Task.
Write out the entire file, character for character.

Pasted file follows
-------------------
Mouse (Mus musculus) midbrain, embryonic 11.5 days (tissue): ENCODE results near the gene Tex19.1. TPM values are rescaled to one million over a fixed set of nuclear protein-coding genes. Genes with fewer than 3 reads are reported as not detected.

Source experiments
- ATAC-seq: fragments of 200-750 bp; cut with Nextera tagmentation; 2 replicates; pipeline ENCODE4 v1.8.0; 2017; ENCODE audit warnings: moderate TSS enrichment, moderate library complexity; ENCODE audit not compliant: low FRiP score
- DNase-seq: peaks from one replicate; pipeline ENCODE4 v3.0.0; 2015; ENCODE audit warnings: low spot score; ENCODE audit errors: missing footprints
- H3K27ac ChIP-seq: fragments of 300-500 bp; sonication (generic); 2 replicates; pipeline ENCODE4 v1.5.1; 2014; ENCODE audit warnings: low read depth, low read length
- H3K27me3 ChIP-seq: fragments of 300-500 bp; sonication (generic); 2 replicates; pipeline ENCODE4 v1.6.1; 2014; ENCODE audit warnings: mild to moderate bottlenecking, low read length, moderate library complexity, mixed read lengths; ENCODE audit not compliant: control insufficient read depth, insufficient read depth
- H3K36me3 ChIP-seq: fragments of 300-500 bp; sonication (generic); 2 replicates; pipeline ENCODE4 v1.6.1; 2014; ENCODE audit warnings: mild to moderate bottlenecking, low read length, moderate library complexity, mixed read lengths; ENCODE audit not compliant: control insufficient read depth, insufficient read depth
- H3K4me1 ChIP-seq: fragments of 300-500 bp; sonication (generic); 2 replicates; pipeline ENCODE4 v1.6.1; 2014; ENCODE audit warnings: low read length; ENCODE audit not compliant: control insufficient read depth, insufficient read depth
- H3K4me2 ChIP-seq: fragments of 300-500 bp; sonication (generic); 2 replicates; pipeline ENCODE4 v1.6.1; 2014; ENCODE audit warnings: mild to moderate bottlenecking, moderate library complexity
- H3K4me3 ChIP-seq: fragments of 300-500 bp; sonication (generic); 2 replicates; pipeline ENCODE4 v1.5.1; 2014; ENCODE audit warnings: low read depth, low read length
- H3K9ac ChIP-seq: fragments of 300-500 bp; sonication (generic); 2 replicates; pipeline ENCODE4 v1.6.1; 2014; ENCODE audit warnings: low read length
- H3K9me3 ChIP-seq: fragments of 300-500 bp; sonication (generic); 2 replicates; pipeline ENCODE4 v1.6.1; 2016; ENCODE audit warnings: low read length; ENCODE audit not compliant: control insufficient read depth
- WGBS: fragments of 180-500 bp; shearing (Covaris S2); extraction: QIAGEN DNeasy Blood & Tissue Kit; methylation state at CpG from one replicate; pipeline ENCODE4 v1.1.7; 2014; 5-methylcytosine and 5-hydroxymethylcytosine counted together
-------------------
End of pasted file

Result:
Mouse (Mus musculus) midbrain, embryonic 11.5 days (tissue): ENCODE results near the gene Tex19.1. TPM values are rescaled to one million over a fixed set of nuclear protein-coding genes. Genes with fewer than 3 reads are reported as not detected.

Source experiments
- ATAC-seq: fragments of 200-750 bp; cut with Nextera tagmentation; 2 replicates; pipeline ENCODE4 v1.8.0; 2017; ENCODE audit warnings: moderate TSS enrichment, moderate library complexity; ENCODE audit not compliant: low FRiP score
- DNase-seq: peaks from one replicate; pipeline ENCODE4 v3.0.0; 2015; ENCODE audit warnings: low spot score; ENCODE audit errors: missing footprints
- H3K27ac ChIP-seq: fragments of 300-500 bp; sonication (generic); 2 replicates; pipeline ENCODE4 v1.5.1; 2014; ENCODE audit warnings: low read depth, low read length
- H3K27me3 ChIP-seq: fragments of 300-500 bp; sonication (generic); 2 replicates; pipeline ENCODE4 v1.6.1; 2014; ENCODE audit warnings: mild to moderate bottlenecking, low read length, moderate library complexity, mixed read lengths; ENCODE audit not compliant: control insufficient read depth, insufficient read depth
- H3K36me3 ChIP-seq: fragments of 300-500 bp; sonication (generic); 2 replicates; pipeline ENCODE4 v1.6.1; 2014; ENCODE audit warnings: mild to moderate bottlenecking, low read length, moderate library complexity, mixed read lengths; ENCODE audit not compliant: control insufficient read depth, insufficient read depth
- H3K4me1 ChIP-seq: fragments of 300-500 bp; sonication (generic); 2 replicates; pipeline ENCODE4 v1.6.1; 2014; ENCODE audit warnings: low read length; ENCODE audit not compliant: control insufficient read depth, insufficient read depth
- H3K4me2 ChIP-seq: fragments of 300-500 bp; sonication (generic); 2 replicates; pipeline ENCODE4 v1.6.1; 2014; ENCODE audit warnings: mild to moderate bottlenecking, moderate library complexity
- H3K4me3 ChIP-seq: fragments of 300-500 bp; sonication (generic); 2 replicates; pipeline ENCODE4 v1.5.1; 2014; ENCODE audit warnings: low read depth, low read length
- H3K9ac ChIP-seq: fragments of 300-500 bp; sonication (generic); 2 replicates; pipeline ENCODE4 v1.6.1; 2014; ENCODE audit warnings: low read length
- H3K9me3 ChIP-seq: fragments of 300-500 bp; sonication (generic); 2 replicates; pipeline ENCODE4 v1.6.1; 2016; ENCODE audit warnings: low read length; ENCODE audit not compliant: control insufficient read depth
- WGBS: fragments of 180-500 bp; shearing (Covaris S2); extraction: QIAGEN DNeasy Blood & Tissue Kit; methylation state at CpG from one replicate; pipeline ENCODE4 v1.1.7; 2014; 5-methylcytosine and 5-hydroxymethylcytosine counted together